College prep is a big focus of attention for parents. We want to ensure our kids are well equipped when we send them off to pursue higher learning. We help them with SAT skills, we stress academics throughout their youth, and we take them shopping for dorm life.
If your child is an athlete, you must instill another set of life skills and values in him. In the age of social media, rampant NCAA violations, and political correctness a student athlete will encounter an array of different dilemmas as opposed to the average student…
Here are seven things student-athletes should learn before college:
1. There are winners and losers in sports– This generation is too sensitive. In youth sports they want everyone to feel like a “winner”. That’s just not realistic. Everyone does not deserve a medal. There’s a reason it’s called competitive sports and it’s because there is a winner and a loser. Losing sucks but all isn’t lost when a lesson is learned from it.
2. Role models start at home– It’s ok to admire an athlete for on field performance. Just because someone has super human athletic prowess doesn’t mean he won’t make mistakes in life. They’re human. Admire someone’s athletic talent but mold who your child is as a human being from people you know. Role models for character should start at home with family and friends.
3. Social media is your friend and foe– Twitter, Snapchat, Instagram are great ways to stay connected with fans. It’s ok to express yourself but be mindful, there is no such thing as “delete”. Everything lives in cyberspace forever. Keep in mind coaches and recruiters monitor prospective students’ online thoughts. If your child feels passionate about a negative situation, sometimes it’s best to wait it out rather than Tweet it out. Also, don’t forget what a major distraction social media can be. Excessive time spent perusing online can also be spent making yourself better on and off the field. Stay focused.
4. The NCAA & college sports are a business– If your child is recruited for athletics the letters and phone calls will come pouring in. Coaches will say all the right things to woo Junior to their esteemed athletic program. While coaches can be amazing role models, at the end of the day they work for the university which is governed by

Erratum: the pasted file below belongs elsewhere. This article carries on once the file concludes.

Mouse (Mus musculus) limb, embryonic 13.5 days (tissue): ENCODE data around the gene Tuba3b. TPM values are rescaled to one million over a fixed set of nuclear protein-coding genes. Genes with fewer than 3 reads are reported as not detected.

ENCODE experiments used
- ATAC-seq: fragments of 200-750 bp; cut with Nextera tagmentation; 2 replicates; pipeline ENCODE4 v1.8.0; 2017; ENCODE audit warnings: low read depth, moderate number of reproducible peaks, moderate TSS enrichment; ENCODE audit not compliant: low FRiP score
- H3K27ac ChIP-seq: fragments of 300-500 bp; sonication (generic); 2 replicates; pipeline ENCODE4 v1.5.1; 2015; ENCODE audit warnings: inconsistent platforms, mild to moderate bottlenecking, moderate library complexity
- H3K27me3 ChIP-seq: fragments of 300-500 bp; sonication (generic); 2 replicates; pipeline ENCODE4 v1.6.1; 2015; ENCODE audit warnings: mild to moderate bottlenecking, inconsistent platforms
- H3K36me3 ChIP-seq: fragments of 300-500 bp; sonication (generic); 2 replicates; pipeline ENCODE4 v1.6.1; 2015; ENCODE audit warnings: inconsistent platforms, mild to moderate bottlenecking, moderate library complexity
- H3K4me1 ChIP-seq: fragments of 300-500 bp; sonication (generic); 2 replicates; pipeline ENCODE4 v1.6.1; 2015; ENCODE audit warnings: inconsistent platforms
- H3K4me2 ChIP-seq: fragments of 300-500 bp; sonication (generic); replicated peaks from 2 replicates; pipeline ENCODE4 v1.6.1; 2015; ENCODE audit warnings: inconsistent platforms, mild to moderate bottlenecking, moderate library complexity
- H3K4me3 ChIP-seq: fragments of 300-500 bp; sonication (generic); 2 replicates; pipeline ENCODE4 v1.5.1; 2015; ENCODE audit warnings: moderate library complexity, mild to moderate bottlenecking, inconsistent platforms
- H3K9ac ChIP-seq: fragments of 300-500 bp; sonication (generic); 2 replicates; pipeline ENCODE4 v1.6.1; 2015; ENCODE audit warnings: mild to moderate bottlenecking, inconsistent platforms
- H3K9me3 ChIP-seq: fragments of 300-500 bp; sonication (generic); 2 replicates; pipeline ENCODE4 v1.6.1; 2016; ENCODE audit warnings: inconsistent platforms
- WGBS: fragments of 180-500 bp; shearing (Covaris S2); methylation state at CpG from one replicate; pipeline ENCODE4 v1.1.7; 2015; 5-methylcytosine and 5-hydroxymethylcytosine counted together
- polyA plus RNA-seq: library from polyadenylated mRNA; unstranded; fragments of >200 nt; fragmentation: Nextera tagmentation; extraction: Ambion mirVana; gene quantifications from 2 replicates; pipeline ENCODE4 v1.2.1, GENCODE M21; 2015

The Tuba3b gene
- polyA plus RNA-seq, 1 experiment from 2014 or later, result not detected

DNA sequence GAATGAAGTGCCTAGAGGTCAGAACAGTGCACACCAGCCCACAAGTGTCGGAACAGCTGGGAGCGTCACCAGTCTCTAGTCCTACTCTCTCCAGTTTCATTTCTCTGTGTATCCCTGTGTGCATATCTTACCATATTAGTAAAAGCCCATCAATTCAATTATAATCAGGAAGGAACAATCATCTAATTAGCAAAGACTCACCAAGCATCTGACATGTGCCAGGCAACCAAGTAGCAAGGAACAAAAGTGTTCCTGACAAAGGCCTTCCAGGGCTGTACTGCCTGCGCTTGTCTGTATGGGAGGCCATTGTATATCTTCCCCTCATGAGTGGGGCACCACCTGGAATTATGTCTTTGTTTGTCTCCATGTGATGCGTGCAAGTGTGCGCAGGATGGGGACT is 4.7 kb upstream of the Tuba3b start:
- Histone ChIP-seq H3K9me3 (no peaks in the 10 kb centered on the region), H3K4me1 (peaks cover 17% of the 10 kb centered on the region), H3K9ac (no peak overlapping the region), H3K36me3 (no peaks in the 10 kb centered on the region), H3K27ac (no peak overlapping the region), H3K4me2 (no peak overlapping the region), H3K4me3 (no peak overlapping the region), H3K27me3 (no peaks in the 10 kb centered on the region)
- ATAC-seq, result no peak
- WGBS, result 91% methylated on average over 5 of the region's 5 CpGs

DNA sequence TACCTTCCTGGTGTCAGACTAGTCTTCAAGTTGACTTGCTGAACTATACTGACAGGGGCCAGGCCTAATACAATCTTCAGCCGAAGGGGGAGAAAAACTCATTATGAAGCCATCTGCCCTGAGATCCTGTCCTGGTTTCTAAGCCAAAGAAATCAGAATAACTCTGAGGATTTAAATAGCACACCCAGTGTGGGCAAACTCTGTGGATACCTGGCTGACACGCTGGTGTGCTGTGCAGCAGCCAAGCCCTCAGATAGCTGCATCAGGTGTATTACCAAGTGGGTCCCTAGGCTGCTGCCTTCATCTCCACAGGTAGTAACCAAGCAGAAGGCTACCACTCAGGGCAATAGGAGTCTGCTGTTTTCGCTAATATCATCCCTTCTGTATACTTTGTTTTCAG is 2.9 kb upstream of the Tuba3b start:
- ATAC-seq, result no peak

pimps the NCAA. Athletics are big money. A recent incident with UGA Heisman hopeful RB Todd Gurley reminded us that when push comes to shove most schools have a CYA degree.
5. It’s ok to let go – As Junior heads off to the halls of higher learning his focus will change from those not on the same path he is. He will see new things, gain a different perspective, and evolve; that’s growth and it’s a good thing. Childhood buds may say “he’s changed”, call him “Hollywood”, or ridicule him for “acting new”. There’s nothing wrong with distancing yourself from others not as goal oriented. When it comes to “keeping it real” keep it real with yourself and your future. Don’t let dead weight hold you back from greatness.
6. Have a backup plan– Just like you have a playbook in sports, Junior will also need one in life. Sports takes a great toll on the body and one day the life as a superstar athlete will come to an end. Make sure your child has a backup plan for life after athletics. While his focus may be perfecting his on-field craft, in the back of his mind he should be formulating a life plan as well. Just like he takes full advantage of top notch coaching, training, and facilities he should also utilize resources for education, business, and networking.
7. Mom is proud of you– Your student-athlete will endure high expectations and criticism throughout his athletic tenure. Sometimes Junior will just want to relax and be Junior, not a superstar athlete. There will be days he just wants to kick back in his childhood room, eat cereal for dinner & play video games all day. That is absolutely ok. Make sure he knows Mom is always a parent first and sports fan second. No matter what he does or doesn’t do with sports, Mom will always be his number one fan regardless.
Academics are an important focus for college prep. However, it’s never too soon to prepare your future student-athlete to be well rounded for the game of life.